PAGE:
Not since the combined impact of World War I and the Spanish Flu in 1918 has the country experienced such a prolonged period of decline in life expectancy.
By Josh Varlin, 30 November 2018
Nellie McCool spoke to the World Socialist Web Site about a raid earlier this month by Kansas City, Missouri, police and health officials on a picnic put on by her group Free Hot Soup.
By Gary Alvernia, 29 November 2018
The discovery of a dead baby at Surfers Paradise is a tragic expression of intensifying poverty, social inequality, underfunding of public services and government indifference.
By Oscar Grenfell, 28 November 2018
Scott Morrison’s comments expressed the acute fear of the ruling establishment that students and young people are beginning to enter into political struggle.
By Meenakshi Jagadeesan, 27 November 2018
Household food insecurity among immigrant families in the US for less than five years increased from 9.9 percent in 2007 to 17.8 percent in the first half of 2018.
By Leslie Murtagh, 26 November 2018
Governor Cuomo has made an entirely inadequate proposal to address food insecurity facing state and city public university students in one of the wealthiest states in the US.
By Jacob Crosse, 24 November 2018
Parks is the 7th Milwaukee Public School student killed this year via homicide, the 12th child killed by firearms, and the 91st overall homicide in the state’s largest city.
By David Walsh, 22 November 2018
The US on Thanksgiving 2018 presents a picture of a country plagued by malignant social inequality, with tens of millions suffering in poverty. Meanwhile, the very rich are living like never before. Political and social explosions are inevitable.
By David Brown, 19 November 2018
There is growing popular outrage as details emerge pointing to the culpability of the state’s energy giants and government officials in creating the conditions for the deadly inferno.
By Josh Varlin, 14 November 2018
Footage of Kansas City Health Department officials and police pouring bleach on food being distributed by Free Hot Soup KC for homeless people sparked national outrage.
By Max Newman, 13 November 2018
A new report shows that nearly 80 percent of those cut off benefits are at risk of homelessness.
Sheffield Labour Students cancels anti-war meeting, citing police investigation of anti-Semitism allegations
By Laura Tiernan, 12 November 2018
The broader political purpose of the banning of Chris Williamson is aimed at silencing anti-war sentiment among students, young people and the entire working class.
By Barry Grey, 10 November 2018
This money is diverted from government revenues in the US and around the world, and funneled into the bank accounts and stock portfolios of the global financial oligarchy.
By John Marion, 9 November 2018
As Columbia Gas cuts corners in the restoration of service to Merrimack Valley communities, more than 1,200 skilled gas workers are still locked out by National Grid.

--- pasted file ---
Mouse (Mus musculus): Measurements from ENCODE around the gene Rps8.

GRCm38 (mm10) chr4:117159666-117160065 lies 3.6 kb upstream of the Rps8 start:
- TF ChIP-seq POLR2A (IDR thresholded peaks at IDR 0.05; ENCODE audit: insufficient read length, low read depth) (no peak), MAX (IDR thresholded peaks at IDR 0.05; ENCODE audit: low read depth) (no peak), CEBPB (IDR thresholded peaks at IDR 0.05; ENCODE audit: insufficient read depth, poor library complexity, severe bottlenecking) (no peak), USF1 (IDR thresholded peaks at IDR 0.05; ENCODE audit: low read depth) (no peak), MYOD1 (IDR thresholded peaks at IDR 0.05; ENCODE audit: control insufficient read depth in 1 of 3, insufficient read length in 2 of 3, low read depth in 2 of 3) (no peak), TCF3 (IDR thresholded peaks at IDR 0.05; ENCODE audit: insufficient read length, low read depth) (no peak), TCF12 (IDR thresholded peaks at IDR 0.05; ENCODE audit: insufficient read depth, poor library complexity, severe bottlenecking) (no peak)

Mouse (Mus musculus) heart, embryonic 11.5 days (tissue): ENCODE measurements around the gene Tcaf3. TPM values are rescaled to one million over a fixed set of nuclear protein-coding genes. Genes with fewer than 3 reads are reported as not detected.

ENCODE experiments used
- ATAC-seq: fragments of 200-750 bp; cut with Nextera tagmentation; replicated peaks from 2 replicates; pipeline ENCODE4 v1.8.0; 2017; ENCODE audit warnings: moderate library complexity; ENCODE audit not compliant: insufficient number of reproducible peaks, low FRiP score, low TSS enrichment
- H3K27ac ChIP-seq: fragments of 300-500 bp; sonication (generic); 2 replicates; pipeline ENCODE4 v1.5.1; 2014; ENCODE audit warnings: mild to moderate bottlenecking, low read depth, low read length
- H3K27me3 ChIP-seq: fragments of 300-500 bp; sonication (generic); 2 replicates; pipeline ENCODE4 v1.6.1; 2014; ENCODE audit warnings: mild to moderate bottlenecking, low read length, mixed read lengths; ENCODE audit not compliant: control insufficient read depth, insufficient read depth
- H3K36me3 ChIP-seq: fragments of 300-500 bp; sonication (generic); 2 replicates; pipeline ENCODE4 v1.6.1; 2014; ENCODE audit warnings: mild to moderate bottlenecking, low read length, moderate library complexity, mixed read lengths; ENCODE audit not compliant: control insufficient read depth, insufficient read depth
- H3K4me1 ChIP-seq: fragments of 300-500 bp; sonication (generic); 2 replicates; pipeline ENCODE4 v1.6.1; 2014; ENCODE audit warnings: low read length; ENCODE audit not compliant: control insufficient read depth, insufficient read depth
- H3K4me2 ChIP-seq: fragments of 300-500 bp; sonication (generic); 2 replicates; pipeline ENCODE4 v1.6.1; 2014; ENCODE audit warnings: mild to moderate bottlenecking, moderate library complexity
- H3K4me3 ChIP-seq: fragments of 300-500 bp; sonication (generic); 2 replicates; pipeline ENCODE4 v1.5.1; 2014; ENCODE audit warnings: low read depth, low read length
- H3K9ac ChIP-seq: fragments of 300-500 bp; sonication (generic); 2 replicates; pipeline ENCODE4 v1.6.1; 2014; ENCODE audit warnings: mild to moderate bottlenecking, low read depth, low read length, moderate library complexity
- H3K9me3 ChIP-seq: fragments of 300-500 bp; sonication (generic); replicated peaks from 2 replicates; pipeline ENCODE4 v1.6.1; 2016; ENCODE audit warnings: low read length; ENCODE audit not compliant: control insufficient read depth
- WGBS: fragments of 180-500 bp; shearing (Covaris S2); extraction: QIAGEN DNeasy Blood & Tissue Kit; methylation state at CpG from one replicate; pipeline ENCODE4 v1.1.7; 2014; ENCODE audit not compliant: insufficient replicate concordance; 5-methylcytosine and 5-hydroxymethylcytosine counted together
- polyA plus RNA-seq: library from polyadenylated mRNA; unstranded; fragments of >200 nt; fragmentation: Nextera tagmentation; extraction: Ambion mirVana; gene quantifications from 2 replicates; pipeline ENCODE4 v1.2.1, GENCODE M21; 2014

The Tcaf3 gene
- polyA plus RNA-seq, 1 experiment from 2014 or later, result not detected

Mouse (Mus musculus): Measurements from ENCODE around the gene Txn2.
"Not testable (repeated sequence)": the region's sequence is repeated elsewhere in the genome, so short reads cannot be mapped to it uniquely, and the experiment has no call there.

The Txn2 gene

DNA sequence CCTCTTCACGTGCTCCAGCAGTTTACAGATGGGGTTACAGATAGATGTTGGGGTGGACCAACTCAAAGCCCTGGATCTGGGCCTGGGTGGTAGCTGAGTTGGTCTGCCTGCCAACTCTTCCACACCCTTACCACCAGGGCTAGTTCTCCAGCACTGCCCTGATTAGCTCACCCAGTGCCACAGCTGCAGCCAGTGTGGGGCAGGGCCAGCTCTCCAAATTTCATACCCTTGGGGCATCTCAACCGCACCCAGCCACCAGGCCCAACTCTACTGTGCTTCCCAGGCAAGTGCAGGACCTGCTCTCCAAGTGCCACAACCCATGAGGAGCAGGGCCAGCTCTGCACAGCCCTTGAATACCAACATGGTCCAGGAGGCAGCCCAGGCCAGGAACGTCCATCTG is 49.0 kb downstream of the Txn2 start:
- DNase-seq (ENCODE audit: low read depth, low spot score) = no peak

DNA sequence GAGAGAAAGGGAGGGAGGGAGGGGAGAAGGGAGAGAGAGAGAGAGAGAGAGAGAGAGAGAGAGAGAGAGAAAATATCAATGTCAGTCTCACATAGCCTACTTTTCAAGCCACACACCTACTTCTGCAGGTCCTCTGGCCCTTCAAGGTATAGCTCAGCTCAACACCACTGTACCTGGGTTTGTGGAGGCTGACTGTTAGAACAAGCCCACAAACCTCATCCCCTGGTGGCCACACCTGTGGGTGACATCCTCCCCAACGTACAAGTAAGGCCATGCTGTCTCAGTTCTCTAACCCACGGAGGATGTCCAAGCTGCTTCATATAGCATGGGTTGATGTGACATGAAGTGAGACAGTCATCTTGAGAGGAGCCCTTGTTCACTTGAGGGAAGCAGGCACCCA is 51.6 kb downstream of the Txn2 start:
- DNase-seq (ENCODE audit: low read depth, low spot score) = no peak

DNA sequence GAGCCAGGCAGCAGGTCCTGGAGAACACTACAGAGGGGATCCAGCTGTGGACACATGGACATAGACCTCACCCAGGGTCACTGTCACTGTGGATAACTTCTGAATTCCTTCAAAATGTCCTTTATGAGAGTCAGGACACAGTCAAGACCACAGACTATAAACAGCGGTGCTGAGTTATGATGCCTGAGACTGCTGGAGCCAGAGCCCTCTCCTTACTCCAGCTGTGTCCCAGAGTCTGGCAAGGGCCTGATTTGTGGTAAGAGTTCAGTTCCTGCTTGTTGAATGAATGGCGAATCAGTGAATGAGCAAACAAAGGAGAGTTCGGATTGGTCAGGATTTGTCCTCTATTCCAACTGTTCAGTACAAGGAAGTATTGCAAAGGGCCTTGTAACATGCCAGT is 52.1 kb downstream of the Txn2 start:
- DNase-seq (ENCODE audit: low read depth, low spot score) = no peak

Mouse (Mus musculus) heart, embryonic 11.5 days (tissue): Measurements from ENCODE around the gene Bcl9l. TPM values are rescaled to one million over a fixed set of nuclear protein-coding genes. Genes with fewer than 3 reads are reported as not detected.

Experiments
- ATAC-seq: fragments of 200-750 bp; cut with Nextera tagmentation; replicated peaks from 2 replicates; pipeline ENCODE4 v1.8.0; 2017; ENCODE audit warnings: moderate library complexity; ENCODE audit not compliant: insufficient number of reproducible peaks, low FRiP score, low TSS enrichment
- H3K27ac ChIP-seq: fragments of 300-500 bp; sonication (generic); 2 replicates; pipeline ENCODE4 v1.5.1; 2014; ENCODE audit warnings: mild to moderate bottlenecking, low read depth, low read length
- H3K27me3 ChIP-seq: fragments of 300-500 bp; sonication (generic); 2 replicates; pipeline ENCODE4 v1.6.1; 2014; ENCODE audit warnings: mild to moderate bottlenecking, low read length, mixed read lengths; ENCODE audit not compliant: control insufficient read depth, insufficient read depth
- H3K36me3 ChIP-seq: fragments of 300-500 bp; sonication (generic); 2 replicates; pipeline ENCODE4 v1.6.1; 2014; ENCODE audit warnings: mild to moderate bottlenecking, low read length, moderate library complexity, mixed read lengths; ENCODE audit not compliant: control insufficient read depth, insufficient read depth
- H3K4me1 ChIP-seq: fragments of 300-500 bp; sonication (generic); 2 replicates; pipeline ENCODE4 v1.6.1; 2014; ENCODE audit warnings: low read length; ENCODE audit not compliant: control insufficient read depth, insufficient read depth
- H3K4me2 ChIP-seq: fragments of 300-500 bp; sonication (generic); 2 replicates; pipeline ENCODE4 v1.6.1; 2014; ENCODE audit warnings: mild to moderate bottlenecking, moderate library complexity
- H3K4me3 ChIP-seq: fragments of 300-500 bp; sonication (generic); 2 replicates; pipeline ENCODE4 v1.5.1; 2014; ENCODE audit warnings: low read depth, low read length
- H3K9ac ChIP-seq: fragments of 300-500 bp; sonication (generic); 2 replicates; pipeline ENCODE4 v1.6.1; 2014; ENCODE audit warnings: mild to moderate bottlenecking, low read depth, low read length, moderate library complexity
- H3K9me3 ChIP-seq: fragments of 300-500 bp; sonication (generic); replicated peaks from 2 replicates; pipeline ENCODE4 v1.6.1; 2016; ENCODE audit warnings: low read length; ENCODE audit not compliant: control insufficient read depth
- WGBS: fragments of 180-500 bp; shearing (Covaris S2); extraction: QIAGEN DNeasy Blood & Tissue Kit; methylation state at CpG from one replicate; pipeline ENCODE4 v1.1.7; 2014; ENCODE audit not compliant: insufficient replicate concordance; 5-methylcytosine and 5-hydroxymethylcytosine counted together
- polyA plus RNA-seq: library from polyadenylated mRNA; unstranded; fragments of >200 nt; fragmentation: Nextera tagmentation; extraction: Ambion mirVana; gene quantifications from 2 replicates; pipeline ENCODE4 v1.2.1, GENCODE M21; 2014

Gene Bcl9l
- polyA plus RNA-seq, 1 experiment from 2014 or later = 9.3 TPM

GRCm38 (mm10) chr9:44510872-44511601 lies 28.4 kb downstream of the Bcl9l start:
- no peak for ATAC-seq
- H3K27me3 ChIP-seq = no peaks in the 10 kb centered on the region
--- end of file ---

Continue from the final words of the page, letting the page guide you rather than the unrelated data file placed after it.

By Patrick Martin, 2 November 2018
A new report documents the colossal role of inherited wealth in perpetuating social inequality in America.
By Erik Schreiber, 31 October 2018
A United Way report documenting the rising number of working poor in New Jersey provides concrete evidence of the intensified assault on workers' living standards.
By Lawrence Porter, 27 October 2018
With an average cost for a funeral with cremation at $6,800 and burial at $10,000, the phenomenon of unclaimed bodies and burial crises is nationwide.
$1.5 billion Mega Millions jackpot
By Kayla Costa, 25 October 2018
The top 24 lottery jackpots in United States history have all occurred since the 2008–09 financial crash.
By Philip Guelpa, 24 October 2018
The rate of homelessness among public school students in America’s largest city and financial center is the highest ever recorded.
By Lawrence Porter, 22 October 2018
Police raids following an anonymous tip and a lawsuit have uncovered dozens of fetuses, several children’s bodies and hundreds of containers of human remains.
By Gabriel Black, 20 October 2018
In 2017, the top one percent of US wage earners received their highest paychecks ever, according to a report by the Economic Policy Institute.
By Leslie Murtagh and Daniel de Vries, 18 October 2018
The suicide shines a spotlight on the dire conditions facing drivers of the approximately 80,000 cars in New York City affiliated with ride-sharing app companies.
By Richard Phillips, 18 October 2018
Racing industry, media and government bullying of Opera House management was angrily rejected by tens of thousands of Sydney residents.
By Matthew Taylor, 15 October 2018
Hurricane Michael is now considered to be the third most powerful storm to impact the US.
By Lawrence Porter, 12 October 2018
A new report on lead and copper in Detroit schools reveals the acute health dangers facing working class families due to the massive deterioration in education funding.
International Youth and Students for Social Equality (Germany), 11 October 2018